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Perilymph Osmolality Modulates Cochlear Function

Authors

  • Chul-Hee Choi PhD,

    1. From the The Bobby R. Alford Department of Otolaryngology–Head and Neck Surgery Houston, Texas, U.S.A.
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  • John S. Oghalai MD

    Corresponding author
    1. From the The Bobby R. Alford Department of Otolaryngology–Head and Neck Surgery Houston, Texas, U.S.A.
    2. Department of Neuroscience, Baylor College of Medicine Houston, Texas, U.S.A.
    3. Department of Bioengineering, Rice University, Houston, Texas, U.S.A.
    • Send correspondence to John S. Oghalai, MD, The Bobby R. Alford Department of Otolaryngology–Head and Neck Surgery, One Baylor Plaza, NA102, Baylor College of Medicine, Houston, TX 77030
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  • Editor's Note: This Manuscript was accepted for publication April 2, 2008. Dr. Choi's current affiliation: Hough Ear Institute, Oklahoma City, Oklahoma, U.S.A. and Free Radical Biology and Aging Program, Oklahoma Medical Research Foundation, University of Oklahoma Health Sciences Center, Oklahoma City, Oklahoma, U.S.A.

Abstract

Objectives/Hypothesis: The cochlear amplifier is required for the exquisite sensitivity of mammalian hearing. Outer hair cells underlie the cochlear amplifier and they are unique in that they maintain an intracellular turgor pressure. Changing the turgor pressure of an isolated outer hair cells through osmotic challenge modulates its ability to produce electromotile force. We sought to determine the effect of osmotic challenge on cochlear function.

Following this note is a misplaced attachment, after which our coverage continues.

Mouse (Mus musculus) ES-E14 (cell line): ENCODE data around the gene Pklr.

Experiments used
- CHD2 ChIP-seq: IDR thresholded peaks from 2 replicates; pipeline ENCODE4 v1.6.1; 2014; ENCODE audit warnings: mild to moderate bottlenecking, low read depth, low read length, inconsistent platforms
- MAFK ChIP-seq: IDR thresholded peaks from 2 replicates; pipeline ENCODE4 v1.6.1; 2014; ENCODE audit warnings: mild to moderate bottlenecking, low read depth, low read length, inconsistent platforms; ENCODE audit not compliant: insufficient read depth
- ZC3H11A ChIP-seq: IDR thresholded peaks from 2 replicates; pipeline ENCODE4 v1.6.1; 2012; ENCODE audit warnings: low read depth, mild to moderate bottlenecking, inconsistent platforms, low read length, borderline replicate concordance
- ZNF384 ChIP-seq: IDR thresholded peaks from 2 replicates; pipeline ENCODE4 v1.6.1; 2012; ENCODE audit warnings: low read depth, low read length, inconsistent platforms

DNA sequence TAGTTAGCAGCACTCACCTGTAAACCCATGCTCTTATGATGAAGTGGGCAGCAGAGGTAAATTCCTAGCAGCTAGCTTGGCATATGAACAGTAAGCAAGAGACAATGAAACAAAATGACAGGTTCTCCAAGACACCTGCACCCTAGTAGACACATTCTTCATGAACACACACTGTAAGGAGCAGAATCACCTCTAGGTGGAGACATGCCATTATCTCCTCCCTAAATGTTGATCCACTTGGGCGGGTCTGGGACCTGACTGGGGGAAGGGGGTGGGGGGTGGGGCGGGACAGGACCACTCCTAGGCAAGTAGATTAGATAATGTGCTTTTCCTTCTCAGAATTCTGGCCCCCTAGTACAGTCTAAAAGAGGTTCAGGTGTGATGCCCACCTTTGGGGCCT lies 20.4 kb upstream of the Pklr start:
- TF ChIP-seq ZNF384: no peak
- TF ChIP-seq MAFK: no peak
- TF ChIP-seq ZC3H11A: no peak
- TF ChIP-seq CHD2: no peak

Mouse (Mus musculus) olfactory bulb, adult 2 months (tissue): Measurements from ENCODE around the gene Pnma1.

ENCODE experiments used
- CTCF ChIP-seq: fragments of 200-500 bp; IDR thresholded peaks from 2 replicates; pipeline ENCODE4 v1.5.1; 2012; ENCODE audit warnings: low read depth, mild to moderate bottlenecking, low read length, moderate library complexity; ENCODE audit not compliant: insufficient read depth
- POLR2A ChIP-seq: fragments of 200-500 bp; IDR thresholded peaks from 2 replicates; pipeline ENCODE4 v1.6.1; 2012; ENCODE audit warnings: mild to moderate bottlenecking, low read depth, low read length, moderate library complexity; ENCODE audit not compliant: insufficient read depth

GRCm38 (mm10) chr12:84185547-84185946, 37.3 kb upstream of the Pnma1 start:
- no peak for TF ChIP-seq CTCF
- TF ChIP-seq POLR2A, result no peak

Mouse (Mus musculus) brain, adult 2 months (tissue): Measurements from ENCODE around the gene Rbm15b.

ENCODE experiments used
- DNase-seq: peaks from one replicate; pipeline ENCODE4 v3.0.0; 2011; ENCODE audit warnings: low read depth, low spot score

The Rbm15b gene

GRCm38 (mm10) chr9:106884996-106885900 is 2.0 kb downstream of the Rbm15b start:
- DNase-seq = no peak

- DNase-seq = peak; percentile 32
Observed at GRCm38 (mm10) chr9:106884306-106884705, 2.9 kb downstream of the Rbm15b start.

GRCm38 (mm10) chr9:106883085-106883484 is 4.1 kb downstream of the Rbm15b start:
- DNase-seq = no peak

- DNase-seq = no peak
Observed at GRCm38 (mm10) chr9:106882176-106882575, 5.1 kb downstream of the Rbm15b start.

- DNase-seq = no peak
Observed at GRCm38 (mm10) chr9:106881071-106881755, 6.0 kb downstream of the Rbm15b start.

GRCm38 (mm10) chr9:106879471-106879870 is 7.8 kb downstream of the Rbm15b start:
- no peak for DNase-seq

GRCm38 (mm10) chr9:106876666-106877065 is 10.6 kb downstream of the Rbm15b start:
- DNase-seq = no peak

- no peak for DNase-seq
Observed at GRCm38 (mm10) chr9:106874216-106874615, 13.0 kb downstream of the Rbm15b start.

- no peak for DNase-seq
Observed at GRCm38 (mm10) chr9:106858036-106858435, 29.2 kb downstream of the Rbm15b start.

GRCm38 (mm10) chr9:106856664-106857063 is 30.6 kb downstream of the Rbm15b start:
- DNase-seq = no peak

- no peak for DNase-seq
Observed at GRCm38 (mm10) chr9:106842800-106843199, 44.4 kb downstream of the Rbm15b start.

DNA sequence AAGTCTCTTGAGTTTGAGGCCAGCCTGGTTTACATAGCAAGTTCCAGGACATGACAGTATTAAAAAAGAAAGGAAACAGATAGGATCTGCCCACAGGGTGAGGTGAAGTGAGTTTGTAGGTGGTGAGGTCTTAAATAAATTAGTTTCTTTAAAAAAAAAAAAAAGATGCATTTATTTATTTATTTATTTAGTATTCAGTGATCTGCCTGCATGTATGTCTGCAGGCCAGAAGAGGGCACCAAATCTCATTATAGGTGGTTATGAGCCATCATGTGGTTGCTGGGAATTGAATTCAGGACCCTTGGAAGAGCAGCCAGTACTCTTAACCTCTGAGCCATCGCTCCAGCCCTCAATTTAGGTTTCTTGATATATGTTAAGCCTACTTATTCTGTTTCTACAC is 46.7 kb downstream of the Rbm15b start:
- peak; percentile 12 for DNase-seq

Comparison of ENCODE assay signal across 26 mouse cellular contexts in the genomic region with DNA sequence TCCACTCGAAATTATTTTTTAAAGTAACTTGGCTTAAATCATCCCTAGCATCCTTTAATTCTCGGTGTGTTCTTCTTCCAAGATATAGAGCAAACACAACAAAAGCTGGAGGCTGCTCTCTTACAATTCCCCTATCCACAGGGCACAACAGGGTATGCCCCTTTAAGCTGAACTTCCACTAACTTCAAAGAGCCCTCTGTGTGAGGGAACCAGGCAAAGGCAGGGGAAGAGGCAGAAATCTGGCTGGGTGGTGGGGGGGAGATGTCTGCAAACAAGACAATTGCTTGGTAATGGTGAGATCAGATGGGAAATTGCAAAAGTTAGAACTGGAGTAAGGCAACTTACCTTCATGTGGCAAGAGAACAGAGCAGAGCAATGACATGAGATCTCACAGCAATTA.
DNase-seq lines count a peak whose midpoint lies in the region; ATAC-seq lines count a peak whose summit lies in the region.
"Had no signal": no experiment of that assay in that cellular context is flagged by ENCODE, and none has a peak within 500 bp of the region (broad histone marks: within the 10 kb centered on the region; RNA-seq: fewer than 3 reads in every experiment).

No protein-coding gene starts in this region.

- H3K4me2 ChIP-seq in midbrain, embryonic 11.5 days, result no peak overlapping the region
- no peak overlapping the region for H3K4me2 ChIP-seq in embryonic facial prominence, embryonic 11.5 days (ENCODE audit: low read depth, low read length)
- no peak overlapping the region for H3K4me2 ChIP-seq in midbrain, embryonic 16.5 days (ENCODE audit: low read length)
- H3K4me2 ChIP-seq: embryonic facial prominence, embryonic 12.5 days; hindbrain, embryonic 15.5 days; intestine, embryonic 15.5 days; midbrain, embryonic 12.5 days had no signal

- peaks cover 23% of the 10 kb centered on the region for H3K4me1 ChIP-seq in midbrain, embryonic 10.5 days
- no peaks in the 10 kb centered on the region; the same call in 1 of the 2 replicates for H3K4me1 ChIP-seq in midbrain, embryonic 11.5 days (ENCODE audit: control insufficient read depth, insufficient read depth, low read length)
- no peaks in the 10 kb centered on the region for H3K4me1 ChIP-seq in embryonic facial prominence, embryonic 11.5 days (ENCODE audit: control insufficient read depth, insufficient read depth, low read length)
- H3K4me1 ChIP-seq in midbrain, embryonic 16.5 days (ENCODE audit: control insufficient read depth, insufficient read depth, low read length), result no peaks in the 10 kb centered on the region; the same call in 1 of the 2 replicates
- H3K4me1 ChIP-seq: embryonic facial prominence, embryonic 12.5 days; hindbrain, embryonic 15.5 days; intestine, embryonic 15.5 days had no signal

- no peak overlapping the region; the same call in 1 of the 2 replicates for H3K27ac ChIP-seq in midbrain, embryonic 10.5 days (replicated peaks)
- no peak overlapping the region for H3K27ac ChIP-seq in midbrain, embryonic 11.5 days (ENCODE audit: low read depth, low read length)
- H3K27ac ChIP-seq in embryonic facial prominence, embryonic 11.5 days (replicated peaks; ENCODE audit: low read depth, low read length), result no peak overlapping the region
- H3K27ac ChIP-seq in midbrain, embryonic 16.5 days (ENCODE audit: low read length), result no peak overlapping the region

Study Design: In vivo animal study.

Methods: Hypotonic and hypertonic artificial perilymph was perfused through the scala tympani of anesthetized guinea pigs. Cochlear function was assessed by measuring the compound action potential, distortion product otoacoustic emissions, the cochlear microphonic, and the endocochlear potential.

Results: Hypotonic perilymph decreased and hypertonic perilymph increased compound action potential and distortion product otoacoustic emission thresholds in a dose-dependent and reversible manner. The cochlear microphonic quadratic distortion product magnitude increased after hypotonic perfusion and decreased with hypertonic perfusion. There were no changes in the stimulus intensity growth curve of the low-frequency cochlear microphonic. The endocochlear potential was not affected by perilymph osmolality.

Conclusions: These data demonstrate that perilymph osmolality can modulate cochlear function and are consistent with what would be expected if outer hair cells turgor pressure changes the gain of the cochlear amplifier in vivo.

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